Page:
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Publication numberUS20070084530 A1
Publication typeApplication
Application numberUS 11/583,666
Publication dateApr 19, 2007
Filing dateOct 18, 2006
Priority dateOct 19, 2005
Also published asUS7682473
Publication number11583666, 583666, US 2007/0084530 A1, US 2007/084530 A1, US 20070084530 A1, US 20070084530A1, US 2007084530 A1, US 2007084530A1, US-A1-20070084530, US-A1-2007084530, US2007/0084530A1, US2007/084530A1, US20070084530 A1, US20070084530A1, US2007084530 A1, US2007084530A1
InventorsCarl Boehlert
Original AssigneeBoard Of Trustees Of Michigan State University
Export CitationBiBTeX, EndNote, RefMan
External Links: USPTO, USPTO Assignment, Espacenet
implant prostheses; biocompatability
US 20070084530 A1
Abstract
Ti(x %)Al(y %)Nb alloys as implants for biomedical implant apparatus, where x is between about 45 and 54% by atoms, y is between about 15 to 25% by atoms are described. The implants are useful for prosthesis implanted into the body of a human, or lower mammals and in various structures.
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Claims(14)
1. An implant prosthesis in finished form comprising a forged and machined alloy of Ti(x %)Al(y %)Nb, wherein x is between about 45 to 54% by atoms and wherein y is between about 15 to 25% by atoms and the balance is Nb, wherein the implant is able to withstand at least 105 fatigue cycles at a stress of 400 MPa and has a surface finish which is biocompatible.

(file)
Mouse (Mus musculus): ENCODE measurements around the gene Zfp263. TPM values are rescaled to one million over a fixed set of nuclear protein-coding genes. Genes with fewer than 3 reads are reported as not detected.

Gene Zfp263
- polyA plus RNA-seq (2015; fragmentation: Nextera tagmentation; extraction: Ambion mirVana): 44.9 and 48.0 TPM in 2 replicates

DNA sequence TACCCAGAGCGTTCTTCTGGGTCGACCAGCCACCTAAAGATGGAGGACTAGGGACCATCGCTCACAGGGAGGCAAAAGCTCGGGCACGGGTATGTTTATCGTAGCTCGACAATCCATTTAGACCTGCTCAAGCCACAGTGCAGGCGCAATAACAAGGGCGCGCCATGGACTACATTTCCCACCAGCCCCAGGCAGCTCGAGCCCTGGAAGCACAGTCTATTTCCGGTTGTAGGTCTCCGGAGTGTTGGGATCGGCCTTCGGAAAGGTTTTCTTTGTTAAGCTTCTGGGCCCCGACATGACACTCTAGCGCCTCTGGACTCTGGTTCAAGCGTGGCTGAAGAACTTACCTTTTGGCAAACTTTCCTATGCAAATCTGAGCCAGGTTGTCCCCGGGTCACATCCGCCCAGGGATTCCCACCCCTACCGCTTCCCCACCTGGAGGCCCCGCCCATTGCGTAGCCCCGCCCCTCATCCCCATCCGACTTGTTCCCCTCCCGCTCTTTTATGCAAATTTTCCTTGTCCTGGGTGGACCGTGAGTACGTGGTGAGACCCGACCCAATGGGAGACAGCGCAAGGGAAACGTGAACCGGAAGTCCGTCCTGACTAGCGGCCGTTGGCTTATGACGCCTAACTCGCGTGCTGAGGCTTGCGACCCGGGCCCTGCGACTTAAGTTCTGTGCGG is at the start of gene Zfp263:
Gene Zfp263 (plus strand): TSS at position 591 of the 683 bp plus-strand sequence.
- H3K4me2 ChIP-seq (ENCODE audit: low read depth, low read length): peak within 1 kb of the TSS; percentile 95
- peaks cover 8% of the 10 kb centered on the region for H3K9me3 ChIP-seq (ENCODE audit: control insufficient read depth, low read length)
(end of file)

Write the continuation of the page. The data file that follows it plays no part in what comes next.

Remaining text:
2. The implant prosthesis of claim 1 which is the alloy Ti-15Al-33Nb.
3. The implant prosthesis of claim 1 wherein the implant is the alloy Ti-21 Al -29Nb.
4. The implant prosthesis of any one of claims 1, 2 or 3 which is biocompatible in mouse testing of implanted micron sized particles of the alloy.
5. A method for forming a finished implant prosthesis which comprises:
(a) providing an unforged alloy of Ti(x %)Al(y %)Nb wherein x is between about 45 to 54% by atoms, y is between about 15 to 25% by atoms and the balance is niobium;
(b) forging the alloy at an elevated temperature below a melting point of the alloy in a shape which is an implant preform; and
(c) machining the implant preform to provide a machined implant; and
(d) finishing the exposed surfaces of the implant so as to provide the exposed surfaces with a finish which provides biocompatibility, to thereby form the implant prosthesis.